That being said, the whole production is quite impressive, especially given that all the instruments were played by a single man. "Funhouse" is a standout track, with its repeated vocal sample and twelve minutes of Gong-like psychedelia. "Be That Charge" is certainly an interesting record by a talented guy. It just may be a bit much to take in a single sitting.
Monday, July 27, 2009
For those of you who don't know, Sun Ra was a jazz musician from Saturn. At least that's what he claimed, and when you listen to his music it's easy to believe him. Atlantis is a fine example of his eccentric compositions and live improvisations.
The first half of the record is devoted to short pieces in which Ra plays quirky melodies and jagged rhythms on his "Solar Sound Instrument" which turns out to be a Hohner Clavinet. The backing band is subdued, but the percussion and rare splashes of saxophone add a very nice touch of spice to Ra's admittedly impressive keyboard work.
These pieces are all very well crafted and enjoyable, but we all know why we're really here: for the epic twenty-one minute title track on side two. This monster was recorded live and features Ra banging away on an organ like the Phantom of the Opera having a seizure. The track features some truly top notch big band playing, and it's rather a shame that the organ pyrotechnics dominate the proceedings so thoroughly. Nevertheless, it's a wildly engaging, if violently dissonant, romp and certainly a good demonstration of Sun Ra's demented genius.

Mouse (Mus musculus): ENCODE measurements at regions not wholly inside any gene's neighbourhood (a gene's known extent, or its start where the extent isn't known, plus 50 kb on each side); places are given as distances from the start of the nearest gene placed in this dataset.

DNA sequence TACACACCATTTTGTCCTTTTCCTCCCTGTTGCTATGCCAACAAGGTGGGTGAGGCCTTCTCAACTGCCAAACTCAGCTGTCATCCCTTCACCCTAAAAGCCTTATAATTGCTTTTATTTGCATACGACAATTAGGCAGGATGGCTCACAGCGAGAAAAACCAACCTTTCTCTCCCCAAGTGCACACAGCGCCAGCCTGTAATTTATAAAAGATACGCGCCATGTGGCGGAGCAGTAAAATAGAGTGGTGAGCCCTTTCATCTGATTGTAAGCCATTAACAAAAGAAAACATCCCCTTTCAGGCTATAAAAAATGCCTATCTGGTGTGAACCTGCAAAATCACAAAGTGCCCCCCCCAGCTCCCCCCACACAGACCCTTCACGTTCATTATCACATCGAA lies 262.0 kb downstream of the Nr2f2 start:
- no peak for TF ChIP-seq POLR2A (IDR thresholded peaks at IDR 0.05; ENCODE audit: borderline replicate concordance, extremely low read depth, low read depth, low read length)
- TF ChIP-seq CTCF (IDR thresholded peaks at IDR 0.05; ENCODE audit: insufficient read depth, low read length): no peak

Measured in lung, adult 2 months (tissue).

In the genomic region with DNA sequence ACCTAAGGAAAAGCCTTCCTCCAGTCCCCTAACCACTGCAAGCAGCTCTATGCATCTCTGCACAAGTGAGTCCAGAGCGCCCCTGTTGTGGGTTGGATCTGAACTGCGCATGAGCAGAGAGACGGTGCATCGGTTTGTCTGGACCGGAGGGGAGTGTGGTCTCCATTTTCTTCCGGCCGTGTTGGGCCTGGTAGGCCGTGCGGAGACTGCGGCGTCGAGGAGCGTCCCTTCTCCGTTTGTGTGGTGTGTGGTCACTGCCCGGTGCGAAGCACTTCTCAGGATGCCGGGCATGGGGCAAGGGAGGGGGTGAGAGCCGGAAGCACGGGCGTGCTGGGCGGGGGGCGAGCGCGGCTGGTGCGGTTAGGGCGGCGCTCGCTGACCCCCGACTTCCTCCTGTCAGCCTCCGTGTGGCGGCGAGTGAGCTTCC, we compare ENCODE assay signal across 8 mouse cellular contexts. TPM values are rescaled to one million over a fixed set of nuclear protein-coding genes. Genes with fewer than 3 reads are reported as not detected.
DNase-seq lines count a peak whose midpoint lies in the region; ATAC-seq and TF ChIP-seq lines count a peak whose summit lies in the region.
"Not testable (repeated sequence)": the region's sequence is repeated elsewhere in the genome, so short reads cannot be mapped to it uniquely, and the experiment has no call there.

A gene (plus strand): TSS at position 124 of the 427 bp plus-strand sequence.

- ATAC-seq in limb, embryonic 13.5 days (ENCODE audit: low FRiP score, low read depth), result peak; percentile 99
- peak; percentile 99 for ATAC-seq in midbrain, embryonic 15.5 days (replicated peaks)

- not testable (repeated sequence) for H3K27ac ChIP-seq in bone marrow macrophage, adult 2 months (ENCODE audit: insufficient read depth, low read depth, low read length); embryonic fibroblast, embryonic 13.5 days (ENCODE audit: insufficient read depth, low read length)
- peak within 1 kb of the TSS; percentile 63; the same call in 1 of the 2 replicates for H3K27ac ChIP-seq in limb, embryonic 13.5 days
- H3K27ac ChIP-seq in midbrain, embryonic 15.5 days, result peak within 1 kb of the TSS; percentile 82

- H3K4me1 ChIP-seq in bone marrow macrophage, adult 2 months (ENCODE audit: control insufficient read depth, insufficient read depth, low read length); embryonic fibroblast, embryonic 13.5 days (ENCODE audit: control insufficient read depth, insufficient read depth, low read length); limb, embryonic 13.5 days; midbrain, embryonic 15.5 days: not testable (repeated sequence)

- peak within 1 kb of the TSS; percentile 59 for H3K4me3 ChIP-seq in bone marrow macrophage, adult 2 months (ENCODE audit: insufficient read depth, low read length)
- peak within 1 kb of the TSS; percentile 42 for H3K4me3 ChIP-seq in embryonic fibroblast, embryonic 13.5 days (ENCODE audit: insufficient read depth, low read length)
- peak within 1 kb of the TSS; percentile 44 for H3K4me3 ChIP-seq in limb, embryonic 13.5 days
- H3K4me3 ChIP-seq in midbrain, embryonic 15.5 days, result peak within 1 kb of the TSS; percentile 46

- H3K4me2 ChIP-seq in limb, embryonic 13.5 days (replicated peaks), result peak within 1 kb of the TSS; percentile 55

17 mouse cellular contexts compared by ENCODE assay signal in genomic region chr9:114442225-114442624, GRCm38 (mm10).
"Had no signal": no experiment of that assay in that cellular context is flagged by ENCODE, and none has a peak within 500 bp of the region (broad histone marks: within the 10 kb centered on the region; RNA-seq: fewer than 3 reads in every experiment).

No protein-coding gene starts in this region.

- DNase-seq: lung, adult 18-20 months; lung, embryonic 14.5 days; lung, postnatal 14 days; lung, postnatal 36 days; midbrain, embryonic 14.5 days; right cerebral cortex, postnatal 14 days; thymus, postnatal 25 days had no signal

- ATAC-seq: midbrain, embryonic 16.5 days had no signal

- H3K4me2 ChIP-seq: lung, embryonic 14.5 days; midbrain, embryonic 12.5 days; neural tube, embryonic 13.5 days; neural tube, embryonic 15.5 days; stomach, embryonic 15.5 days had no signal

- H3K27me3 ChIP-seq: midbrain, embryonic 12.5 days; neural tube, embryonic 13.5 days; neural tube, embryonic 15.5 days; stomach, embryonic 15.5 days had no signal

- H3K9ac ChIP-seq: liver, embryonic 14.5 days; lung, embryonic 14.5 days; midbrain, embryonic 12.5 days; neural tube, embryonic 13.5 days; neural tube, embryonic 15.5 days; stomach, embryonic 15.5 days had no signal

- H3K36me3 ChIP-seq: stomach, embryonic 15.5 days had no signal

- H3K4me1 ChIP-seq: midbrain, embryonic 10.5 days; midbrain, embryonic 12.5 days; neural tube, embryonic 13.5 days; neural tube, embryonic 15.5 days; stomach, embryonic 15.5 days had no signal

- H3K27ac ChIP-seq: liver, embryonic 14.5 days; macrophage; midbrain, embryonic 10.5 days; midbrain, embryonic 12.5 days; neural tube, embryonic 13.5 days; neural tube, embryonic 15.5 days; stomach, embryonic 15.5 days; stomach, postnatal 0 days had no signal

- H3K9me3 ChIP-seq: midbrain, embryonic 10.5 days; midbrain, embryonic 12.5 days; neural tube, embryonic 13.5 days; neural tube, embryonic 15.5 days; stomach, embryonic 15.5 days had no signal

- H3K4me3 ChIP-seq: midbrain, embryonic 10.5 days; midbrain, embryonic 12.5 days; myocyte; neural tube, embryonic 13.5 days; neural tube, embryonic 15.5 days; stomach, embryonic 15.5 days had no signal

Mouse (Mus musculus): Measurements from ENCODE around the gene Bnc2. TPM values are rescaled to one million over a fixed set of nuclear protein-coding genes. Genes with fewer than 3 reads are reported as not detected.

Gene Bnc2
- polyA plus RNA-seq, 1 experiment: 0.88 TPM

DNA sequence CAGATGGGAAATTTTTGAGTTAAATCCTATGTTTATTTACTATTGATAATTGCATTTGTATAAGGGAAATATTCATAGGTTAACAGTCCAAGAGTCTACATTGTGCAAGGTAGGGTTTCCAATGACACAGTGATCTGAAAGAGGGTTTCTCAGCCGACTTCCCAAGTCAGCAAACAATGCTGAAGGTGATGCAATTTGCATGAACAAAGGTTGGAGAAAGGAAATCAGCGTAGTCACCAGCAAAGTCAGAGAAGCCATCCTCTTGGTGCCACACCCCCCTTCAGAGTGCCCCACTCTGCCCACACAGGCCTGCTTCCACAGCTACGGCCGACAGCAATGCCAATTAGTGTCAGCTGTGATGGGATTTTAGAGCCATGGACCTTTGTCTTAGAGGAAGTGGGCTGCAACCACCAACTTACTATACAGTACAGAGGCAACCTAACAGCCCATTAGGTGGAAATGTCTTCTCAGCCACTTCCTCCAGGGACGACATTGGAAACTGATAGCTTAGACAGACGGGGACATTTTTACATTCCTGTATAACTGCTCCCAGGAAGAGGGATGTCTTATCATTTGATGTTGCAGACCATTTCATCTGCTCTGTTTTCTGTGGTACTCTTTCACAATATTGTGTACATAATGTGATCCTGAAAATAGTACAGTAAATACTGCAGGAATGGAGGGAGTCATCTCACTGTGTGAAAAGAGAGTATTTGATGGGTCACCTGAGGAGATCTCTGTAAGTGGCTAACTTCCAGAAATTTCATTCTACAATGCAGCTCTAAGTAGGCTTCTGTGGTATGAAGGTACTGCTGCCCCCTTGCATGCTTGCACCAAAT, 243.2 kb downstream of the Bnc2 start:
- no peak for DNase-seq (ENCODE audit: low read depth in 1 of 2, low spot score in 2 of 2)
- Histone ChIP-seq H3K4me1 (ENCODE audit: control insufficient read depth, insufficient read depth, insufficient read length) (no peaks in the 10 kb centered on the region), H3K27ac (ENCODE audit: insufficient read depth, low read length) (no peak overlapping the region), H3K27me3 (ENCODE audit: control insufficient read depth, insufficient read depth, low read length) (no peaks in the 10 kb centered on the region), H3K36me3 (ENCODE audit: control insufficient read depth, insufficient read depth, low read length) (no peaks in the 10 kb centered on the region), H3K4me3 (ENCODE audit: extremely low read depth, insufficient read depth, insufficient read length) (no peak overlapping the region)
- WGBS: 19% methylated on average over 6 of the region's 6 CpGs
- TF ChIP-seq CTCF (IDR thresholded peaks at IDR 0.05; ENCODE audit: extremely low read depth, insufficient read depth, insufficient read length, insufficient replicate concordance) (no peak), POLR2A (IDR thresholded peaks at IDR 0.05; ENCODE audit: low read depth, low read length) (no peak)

If there ever was an Atlantis, I imagine the sense of chaotic terror its citizens felt upon sinking into the ocean is well captured here. Definitely worth hearing for fans of free jazz.
When most people think of Space Rock, they think of Pink Floyd style psychedelia, extended jams with trippy melodies and lots of swirly little arpeggios. That is to say, Space Rock designed for tourists. Zip along in your rocket ship, snap a photo of the pretty nebula and wave to the Martians. It's all very fun, but it resembles space about as much as It's A Small World reflects world politics.
Space is dark. Space is cold. Space is mostly empty. Such is the music on Zeit. Yes, that's right; before Tangerine Dream became insipid purveyors of New Age treacle, they made some truly adventurous and influential albums. Zeit is the longest, the strangest and certainly the most sinister record of their career.
At seventy-five minutes long, Zeit (the German word for "time") is certainly an appropriate title for this double album. The music is divided into four sides, but it might as well be one long piece. The music begins with a cluster of cellos slowly fading in, basically the only acoustic sound on the whole album. The following hour is made up of analogue synths droning and shifting very...................very.........................slowly. One can imagine planets forming out of primordial darkness, rivers of magma gradually cooling and hardening into the crusts of what will - in just a few billion years - become mountains and oceans.